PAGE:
So this coalition of states that is determined not to have a nuclear Korean Peninsula is going to act in a way that gives the North Koreans every reason to go back to negotiations and to verify the dismantling --
QUESTION: You know that CNN, CNN International, we're seen all over the world. If you can make a statement to Kim Jong-il right now, rue the day, whatever you want to say, go ahead and tell Kim Jong-il what he must do right now.
SECRETARY RICE: Well, Kim Jong-il doesn't need to hear from me. He needs to hear from the parties to the six-party talks and we're all saying the same thing.
QUESTION: He wants to hear it directly from you. He's not interested in the six-party talks.
SECRETARY RICE: I have a --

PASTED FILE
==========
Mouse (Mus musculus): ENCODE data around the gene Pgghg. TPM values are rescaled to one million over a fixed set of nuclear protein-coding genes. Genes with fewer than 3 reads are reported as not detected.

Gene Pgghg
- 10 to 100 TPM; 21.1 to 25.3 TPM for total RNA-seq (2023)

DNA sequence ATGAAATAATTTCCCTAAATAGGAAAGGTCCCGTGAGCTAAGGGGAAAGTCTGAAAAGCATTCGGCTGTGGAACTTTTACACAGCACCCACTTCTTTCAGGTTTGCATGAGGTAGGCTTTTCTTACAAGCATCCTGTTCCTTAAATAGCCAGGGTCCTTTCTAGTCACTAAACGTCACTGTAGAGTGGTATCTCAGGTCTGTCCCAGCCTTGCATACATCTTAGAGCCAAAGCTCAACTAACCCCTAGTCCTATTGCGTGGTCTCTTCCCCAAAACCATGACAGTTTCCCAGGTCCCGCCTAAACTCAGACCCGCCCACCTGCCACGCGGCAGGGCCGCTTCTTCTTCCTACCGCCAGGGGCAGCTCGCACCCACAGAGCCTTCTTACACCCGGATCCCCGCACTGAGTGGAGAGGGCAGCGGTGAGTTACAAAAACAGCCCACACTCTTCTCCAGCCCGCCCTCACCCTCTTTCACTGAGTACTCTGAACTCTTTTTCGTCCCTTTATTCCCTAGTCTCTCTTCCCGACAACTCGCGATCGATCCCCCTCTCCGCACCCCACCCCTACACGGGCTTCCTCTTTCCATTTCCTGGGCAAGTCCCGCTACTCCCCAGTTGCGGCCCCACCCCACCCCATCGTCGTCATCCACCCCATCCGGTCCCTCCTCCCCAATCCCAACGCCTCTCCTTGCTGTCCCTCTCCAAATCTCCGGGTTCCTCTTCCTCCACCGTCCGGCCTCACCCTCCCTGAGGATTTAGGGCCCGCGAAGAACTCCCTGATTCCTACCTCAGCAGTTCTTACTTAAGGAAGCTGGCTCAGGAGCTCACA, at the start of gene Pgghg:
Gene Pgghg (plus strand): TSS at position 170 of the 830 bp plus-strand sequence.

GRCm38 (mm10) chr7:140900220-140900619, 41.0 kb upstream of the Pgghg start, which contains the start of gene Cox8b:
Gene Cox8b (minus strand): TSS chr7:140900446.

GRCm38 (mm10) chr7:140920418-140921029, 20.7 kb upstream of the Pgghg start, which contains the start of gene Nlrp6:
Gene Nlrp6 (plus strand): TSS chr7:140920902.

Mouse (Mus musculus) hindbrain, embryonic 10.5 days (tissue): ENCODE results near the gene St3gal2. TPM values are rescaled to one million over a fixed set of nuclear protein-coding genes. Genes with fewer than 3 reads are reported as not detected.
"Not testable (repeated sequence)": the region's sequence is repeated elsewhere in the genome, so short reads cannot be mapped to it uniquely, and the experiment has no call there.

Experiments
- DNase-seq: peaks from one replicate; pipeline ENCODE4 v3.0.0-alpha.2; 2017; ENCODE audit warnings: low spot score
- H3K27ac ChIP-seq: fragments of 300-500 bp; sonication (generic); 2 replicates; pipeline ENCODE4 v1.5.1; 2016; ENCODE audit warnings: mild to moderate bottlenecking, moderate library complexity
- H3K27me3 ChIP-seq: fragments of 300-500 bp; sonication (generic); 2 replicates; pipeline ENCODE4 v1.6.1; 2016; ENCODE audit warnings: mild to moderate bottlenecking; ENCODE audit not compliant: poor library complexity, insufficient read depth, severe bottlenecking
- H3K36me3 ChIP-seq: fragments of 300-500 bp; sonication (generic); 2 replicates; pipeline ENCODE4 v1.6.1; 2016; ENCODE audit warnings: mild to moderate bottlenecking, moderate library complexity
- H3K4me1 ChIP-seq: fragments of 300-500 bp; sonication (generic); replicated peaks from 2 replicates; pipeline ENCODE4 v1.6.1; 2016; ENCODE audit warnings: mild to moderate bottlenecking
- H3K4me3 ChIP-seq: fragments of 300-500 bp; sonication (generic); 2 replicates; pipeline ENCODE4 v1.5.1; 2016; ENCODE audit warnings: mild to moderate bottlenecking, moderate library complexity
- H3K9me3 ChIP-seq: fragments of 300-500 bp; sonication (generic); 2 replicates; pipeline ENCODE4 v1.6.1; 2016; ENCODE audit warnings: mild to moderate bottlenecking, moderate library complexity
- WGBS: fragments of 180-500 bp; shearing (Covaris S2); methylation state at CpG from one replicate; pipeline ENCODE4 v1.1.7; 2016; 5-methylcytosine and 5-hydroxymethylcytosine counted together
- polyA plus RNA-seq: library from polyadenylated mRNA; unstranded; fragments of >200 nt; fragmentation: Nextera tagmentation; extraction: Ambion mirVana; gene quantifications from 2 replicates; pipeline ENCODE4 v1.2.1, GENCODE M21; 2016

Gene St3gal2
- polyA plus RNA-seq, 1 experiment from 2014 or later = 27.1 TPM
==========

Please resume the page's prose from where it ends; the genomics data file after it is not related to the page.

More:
QUESTION: He wants a bilateral U.S.-North Korea dialogue.
SECRETARY RICE: He wants -- if he wants a bilateral deal, it's because he doesn't want to face the pressure of other states that have leverage. It's not because he wants a bilateral deal with the United States. He doesn't want to face the leverage of China or South Korea or others.
What Kim Jong-il should understand is that if he verifiably gives up his nuclear weapons program, there is a better path. There's a better path through negotiation. There's a better path to an opening to the international system. There's a better path for his people, who are oppressed and downtrodden, and hungry for that matter.